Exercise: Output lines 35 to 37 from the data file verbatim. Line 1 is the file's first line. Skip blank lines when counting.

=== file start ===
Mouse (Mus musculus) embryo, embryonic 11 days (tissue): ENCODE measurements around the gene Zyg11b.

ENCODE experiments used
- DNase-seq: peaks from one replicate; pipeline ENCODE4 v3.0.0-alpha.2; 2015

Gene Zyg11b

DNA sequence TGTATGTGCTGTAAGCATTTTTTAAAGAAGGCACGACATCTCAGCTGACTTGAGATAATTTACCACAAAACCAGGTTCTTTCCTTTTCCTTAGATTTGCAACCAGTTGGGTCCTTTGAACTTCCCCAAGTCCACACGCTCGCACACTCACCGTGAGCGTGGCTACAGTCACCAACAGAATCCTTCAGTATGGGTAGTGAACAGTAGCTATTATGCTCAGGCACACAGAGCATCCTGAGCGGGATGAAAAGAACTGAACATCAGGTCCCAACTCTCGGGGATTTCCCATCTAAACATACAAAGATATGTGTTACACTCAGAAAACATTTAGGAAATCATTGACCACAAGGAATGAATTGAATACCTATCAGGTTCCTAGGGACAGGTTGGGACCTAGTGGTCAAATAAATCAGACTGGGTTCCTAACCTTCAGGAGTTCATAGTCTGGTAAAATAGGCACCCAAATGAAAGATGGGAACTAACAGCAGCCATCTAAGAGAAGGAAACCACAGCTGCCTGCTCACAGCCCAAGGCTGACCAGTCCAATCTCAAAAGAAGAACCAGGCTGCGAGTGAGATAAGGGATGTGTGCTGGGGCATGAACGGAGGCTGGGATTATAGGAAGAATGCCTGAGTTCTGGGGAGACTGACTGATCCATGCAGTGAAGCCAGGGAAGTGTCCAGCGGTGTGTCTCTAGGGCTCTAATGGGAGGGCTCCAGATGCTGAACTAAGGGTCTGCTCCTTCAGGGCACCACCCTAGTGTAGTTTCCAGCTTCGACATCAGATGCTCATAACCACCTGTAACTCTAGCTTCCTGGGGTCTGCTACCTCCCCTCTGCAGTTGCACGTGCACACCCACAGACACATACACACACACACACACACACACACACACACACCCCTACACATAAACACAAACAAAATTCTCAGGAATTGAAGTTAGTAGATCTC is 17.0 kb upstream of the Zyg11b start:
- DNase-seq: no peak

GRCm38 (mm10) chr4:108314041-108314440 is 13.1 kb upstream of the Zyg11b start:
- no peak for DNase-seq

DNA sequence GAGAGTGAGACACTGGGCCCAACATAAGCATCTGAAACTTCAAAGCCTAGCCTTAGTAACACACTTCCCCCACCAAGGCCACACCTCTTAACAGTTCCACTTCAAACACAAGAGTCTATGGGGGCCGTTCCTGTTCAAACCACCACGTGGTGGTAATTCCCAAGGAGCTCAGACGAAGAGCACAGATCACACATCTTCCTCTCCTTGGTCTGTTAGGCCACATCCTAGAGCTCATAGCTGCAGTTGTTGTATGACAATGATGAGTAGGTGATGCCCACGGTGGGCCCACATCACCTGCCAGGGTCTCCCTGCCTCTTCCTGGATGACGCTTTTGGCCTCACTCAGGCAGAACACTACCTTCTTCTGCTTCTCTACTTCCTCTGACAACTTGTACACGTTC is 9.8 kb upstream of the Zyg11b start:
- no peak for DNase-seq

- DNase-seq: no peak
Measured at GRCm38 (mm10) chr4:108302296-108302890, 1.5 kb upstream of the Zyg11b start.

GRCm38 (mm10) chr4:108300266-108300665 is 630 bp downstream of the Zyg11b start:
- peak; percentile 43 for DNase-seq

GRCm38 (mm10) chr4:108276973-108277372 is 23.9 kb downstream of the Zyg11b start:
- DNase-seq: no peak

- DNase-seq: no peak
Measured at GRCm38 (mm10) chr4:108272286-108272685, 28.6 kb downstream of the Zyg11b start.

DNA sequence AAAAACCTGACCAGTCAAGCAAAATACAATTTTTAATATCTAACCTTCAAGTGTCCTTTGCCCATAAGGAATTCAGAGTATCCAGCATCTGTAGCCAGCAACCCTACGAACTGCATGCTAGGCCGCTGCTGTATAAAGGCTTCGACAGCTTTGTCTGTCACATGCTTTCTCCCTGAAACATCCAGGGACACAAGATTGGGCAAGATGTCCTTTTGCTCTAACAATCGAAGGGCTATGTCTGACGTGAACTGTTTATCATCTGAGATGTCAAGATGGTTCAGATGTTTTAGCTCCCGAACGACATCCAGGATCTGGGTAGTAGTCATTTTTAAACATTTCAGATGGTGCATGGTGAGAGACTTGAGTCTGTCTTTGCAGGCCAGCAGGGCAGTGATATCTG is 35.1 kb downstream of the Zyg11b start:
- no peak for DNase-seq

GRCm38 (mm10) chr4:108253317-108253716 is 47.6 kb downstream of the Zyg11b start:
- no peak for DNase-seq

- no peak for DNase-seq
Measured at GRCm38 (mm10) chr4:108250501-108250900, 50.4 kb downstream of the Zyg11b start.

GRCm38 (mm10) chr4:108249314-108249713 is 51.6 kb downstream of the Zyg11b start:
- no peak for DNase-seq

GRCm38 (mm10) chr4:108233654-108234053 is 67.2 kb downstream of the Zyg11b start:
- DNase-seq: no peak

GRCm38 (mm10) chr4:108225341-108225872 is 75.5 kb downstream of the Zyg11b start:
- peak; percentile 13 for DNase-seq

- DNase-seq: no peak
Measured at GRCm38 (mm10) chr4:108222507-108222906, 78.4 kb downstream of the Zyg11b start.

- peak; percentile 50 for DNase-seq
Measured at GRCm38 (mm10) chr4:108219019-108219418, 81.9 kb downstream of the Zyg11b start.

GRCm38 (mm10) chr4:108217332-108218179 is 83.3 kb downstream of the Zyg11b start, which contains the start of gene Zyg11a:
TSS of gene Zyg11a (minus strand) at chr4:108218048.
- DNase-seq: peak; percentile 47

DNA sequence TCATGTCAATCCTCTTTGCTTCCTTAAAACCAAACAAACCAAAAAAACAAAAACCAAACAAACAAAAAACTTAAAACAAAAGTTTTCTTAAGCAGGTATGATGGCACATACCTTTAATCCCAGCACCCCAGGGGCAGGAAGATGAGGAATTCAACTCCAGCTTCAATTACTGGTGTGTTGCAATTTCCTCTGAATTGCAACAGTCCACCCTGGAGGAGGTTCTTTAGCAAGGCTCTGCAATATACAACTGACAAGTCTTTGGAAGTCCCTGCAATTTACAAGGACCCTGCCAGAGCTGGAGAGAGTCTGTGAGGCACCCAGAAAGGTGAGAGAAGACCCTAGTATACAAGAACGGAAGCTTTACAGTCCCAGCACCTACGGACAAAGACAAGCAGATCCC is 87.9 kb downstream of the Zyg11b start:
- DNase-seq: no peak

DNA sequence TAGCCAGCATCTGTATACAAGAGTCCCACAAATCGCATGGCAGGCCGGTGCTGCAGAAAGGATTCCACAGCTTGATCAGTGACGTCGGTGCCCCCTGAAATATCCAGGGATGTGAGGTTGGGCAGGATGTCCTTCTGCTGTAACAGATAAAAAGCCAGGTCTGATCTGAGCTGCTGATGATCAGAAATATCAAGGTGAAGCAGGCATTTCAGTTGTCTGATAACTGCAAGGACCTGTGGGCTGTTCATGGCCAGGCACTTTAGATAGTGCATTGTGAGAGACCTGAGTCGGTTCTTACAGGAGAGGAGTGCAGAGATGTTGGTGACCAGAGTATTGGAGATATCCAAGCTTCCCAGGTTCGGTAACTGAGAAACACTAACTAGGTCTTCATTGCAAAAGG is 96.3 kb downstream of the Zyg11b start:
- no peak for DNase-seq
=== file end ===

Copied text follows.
GRCm38 (mm10) chr4:108217332-108218179 is 83.3 kb downstream of the Zyg11b start, which contains the start of gene Zyg11a:
TSS of gene Zyg11a (minus strand) at chr4:108218048.
- DNase-seq: peak; percentile 47